2. Talk about the story. Discuss the story and the many things that the child made throughout the book such as a spaceship, telescope, tower, gift, music, lemonade stand — even a new friend. Sometimes making projects can help others, too. You can help your community and make a difference. In the end, you can feel good about the things you made and be proud of your accomplishments.
  3. Present the children with the following problem which is derived from the book itself:

“In a world of possibilities, today, what will you make?”

Look at the materials you have available.

Imagine what you can do with these things to make
something special for yourself or someone else.

  1. Show the children the materials that they can use for this making project. Help them ponder the making projects mentioned in the book and imagine the new possibilities. Pose some questions or comments if the children are struggling with ideas. 
    • How can these materials be changed (e.g., cut, torn, bent, folded, rolled)?
    • What kinds of things do you enjoy? 
    • Think about something that you might need to solve a problem. 
    • What inspired you about the projects in the book? 
  2. Share. The author of the book emphasizes that children should feel proud of what they make and do. Encourage the children to share their work with others and talk about their ideas. Display their projects for others to enjoy, too!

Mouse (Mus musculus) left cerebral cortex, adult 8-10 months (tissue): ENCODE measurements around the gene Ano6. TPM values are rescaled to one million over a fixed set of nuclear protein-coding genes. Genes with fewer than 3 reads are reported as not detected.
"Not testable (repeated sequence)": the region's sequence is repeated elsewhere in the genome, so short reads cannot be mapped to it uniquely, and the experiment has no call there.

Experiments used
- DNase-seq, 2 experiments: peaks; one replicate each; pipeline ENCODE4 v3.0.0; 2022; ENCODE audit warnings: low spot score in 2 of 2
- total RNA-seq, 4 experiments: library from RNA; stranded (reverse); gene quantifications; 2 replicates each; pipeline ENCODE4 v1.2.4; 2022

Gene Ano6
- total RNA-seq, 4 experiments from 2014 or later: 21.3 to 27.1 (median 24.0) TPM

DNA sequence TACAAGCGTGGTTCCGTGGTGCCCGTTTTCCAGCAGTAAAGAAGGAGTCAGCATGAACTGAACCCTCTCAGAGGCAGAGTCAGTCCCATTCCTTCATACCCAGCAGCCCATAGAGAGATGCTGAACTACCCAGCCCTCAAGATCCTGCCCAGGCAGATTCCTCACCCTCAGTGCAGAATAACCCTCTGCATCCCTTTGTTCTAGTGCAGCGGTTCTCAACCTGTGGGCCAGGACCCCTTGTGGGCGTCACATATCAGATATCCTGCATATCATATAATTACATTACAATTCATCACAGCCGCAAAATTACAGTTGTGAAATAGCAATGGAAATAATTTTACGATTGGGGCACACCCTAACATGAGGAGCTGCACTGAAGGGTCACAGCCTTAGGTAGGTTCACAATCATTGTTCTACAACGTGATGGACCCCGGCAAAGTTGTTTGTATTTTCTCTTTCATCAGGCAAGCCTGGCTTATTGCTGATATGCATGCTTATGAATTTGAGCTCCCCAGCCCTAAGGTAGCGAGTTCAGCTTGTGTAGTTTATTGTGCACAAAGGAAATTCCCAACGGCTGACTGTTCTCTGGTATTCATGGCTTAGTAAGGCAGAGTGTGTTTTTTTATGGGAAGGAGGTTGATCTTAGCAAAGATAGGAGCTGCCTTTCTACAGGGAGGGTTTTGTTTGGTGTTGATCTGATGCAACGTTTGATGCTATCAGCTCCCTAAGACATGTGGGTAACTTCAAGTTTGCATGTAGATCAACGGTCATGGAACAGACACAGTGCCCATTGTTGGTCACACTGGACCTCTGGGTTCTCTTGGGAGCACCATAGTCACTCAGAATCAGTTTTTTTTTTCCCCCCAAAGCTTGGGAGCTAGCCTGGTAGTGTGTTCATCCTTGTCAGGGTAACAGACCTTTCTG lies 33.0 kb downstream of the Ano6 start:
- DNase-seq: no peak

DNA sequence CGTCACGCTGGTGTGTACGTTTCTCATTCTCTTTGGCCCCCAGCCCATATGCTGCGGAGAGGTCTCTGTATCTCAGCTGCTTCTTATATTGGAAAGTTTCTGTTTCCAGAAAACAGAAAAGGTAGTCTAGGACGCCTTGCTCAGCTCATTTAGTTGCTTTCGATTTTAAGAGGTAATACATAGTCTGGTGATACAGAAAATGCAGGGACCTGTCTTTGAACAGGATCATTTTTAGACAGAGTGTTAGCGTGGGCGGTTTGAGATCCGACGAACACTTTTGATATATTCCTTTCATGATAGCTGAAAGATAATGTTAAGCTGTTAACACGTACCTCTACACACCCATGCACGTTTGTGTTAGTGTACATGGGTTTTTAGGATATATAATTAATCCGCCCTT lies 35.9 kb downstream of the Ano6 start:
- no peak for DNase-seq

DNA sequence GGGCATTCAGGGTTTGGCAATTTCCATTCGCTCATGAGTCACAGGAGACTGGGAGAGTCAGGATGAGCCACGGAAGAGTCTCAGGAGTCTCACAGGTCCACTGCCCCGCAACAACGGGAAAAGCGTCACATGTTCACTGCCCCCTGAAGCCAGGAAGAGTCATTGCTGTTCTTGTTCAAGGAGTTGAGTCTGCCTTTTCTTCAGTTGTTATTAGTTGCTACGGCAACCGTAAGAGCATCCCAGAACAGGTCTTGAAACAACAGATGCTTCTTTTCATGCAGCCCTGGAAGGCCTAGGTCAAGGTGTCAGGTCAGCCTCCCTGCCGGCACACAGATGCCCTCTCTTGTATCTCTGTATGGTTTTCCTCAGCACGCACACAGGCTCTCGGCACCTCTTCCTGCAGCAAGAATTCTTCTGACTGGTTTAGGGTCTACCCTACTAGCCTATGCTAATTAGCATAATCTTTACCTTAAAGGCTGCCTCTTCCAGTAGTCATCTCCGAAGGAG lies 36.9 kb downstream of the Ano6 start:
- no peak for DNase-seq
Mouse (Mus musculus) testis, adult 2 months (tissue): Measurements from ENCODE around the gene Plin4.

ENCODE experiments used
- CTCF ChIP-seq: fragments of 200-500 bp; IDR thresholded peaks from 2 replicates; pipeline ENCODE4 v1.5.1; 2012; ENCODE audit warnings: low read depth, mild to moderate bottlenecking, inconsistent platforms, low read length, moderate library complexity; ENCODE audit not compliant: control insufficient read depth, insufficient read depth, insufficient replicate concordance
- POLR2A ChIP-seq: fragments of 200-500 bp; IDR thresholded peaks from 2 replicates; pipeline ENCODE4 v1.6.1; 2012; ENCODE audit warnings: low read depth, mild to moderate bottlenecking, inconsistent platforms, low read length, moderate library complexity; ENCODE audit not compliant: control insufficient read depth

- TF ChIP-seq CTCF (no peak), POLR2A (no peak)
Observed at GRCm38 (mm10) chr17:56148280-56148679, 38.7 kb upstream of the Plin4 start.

Tags: 

Art

Creative Thinking

Fine Motor Skills

Inventive Thinking

Listening

Parent-Led Activity

Reading

Social-Emotional Learning

Developer:

Sharon Brusic

Credit: 

Creative Commons License

Attribution-NonCommercial-ShareAlike
CC BY-NC-SA
Credit:
ConnectionSpot.org on 04/07/2021

Categories
6-8 yrs (primary) 9-11 yrs (elementary) Birth-36 months (infant/toddler) PreK 3-5 yrs (preschool)

St. Patrick’s Day Fun

St. Patrick’s Day is such a fun day to celebrate with children of all ages.  Some of my fondest memories are from when my daughters were preschoolers, as it is such a magical age.  Below are ideas for bringing some extra magic to your home on St. Patrick’s Day.

Book:

How to Catch a Leprechaun by Adam Wallace describes a leprechaun’s journey through various houses as he encounters leprechaun traps.  Reading this book is a great introduction to the activity below.

Activity:

After reading How to Catch a Leprechaun, have your child make a leprechaun trap. The Big Bins Little Hands blog offers STEM focused ideas for easy-to-make leprechaun traps using materials from around the house (such as LEGOs(R), cotton balls, toilet paper rolls, and pipe cleaners).

Snack:  

Rainbow Fruit Tray

 Photo credit:  CafeMom Studios

This is one of my favorite St. Patrick’s Day snacks to make. It’s easy, it’s healthy, and has been a big hit in my daughters’ classrooms each year.  To make it healthier, you can replace the marshmallows and Rolos (or chocolate gold coins) with little bowls of yogurt dip.  You can also replace the fruits pictured with your children’s favorite fruits (additional colorful fruits include green grapes, raspberries, bananas, cantaloupe, watermelon, honeydew melon) or introduce your child to less common fruits (e.g. mango, papaya, guava, kiwi)…the options are endless!  See CafeMom Studios’ video for a quick demonstration.   

Grade Levels: PreK through Elementary. 

Age Levels: 

  • PreK 3-5 yrs (preschool)
  • 5-6 yrs (kindergarten)
  • 6-8 yrs (primary)
  • 9-11 yrs (elementary)

Tags: 

Art

STEM

Reading

Creative Thinking

Food

Developer:

Karena Rush

Credit: 

Creative Commons License

Attribution-NonCommercial-ShareAlike
CC BY-NC-SA

Credit: ConnectionSpot.org on 03/17/21